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Sep 09

Martin Fowler on Closures

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Closures are so great. And anonymous inner classes are NOT “Good Enough”.

However, some people don’t grok closures and think that they are “just function pointers / method objects / …”

Martin Fowler has written a nice simple piece which gets across the major points:

So the first crucial point about closures is that they are a block of code plus the bindings to the environment they came from. This is the formal thing that sets closures apart from function pointers, anonymous inner classes and similar techniques.

The second difference is less of a defined formal difference, but is just as important, if not more so in practice. Languages that support closures allow you to define them with very little syntax. While this might not seem an important point, I believe it’s crucial – it’s the key to make it natural to use them frequently. Look at Lisp, Smalltalk, or Ruby code and you’ll see closures all over the place – much more frequently used than the similar structures in other languages. The ability to bind to local variables is part of that, but I think the biggest reason is that the notation to use them is simple and clear.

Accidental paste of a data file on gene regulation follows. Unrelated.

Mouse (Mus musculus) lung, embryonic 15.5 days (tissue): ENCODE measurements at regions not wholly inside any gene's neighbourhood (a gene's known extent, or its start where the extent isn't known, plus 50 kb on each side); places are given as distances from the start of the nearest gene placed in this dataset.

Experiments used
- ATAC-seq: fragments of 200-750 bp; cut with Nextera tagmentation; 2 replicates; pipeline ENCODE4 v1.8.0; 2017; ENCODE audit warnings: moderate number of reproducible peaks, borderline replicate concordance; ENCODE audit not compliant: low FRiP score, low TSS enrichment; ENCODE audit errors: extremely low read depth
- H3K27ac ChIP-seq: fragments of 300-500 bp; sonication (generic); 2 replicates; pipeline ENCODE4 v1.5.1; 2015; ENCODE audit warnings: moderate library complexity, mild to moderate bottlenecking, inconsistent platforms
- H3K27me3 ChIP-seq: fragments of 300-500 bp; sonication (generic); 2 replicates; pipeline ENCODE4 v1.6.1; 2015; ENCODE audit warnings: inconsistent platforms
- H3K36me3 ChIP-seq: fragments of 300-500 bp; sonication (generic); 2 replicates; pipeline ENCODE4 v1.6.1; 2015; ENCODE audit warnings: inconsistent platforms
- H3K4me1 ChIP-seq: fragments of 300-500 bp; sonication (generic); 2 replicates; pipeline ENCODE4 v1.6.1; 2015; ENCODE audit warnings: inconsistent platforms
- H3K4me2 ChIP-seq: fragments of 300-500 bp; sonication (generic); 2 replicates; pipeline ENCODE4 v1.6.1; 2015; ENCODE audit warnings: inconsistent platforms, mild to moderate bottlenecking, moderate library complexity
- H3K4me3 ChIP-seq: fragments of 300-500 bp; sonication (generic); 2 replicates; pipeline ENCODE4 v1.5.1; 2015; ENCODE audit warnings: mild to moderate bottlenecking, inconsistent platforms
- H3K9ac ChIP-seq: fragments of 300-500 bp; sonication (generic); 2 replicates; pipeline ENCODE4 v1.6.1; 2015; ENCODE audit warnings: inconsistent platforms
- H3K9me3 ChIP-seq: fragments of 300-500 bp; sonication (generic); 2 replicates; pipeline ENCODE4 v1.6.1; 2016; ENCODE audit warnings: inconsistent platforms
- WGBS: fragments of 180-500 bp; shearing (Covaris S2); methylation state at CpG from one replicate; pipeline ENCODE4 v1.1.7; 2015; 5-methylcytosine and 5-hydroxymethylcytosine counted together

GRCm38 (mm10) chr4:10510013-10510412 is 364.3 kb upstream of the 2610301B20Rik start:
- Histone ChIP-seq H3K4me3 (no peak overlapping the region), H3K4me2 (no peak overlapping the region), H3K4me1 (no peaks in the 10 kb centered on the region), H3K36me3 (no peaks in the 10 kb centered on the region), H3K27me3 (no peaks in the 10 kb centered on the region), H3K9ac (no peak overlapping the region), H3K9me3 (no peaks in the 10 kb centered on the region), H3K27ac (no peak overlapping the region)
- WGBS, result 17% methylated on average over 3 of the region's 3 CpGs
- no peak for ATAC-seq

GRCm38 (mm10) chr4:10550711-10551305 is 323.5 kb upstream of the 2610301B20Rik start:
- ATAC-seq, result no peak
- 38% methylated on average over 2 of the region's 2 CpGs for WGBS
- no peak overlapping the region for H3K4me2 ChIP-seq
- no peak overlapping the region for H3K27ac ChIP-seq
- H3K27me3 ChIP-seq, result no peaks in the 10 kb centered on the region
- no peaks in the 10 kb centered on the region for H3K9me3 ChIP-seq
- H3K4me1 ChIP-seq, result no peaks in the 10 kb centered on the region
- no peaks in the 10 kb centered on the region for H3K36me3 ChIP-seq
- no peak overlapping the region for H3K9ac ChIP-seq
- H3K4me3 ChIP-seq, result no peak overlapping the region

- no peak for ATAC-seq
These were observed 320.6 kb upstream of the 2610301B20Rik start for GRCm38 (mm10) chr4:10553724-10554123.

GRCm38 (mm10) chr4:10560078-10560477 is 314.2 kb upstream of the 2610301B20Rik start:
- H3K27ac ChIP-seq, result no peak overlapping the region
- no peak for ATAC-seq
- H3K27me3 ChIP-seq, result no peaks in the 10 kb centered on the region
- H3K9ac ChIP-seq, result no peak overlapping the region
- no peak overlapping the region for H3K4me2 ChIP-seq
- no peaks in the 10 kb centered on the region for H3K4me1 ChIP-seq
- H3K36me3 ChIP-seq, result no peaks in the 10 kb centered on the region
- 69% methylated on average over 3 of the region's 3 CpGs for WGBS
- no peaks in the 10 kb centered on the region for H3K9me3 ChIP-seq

I would be a very happy man if closures came into Java as a first class citizen, like other languages :)

One Response to “Martin Fowler on Closures”

  1. James Strachan Says:

    Closures have made it into C# 2.0, though they call them delegates and they’re more verbose than most of the alternative implementations (though they are typesafe).

    Note that at the bytecode level, there’s no such thing as checked exceptions, so it is possible to add to a java-like language pretty easily (Groovy, JRuby, Nice etc)

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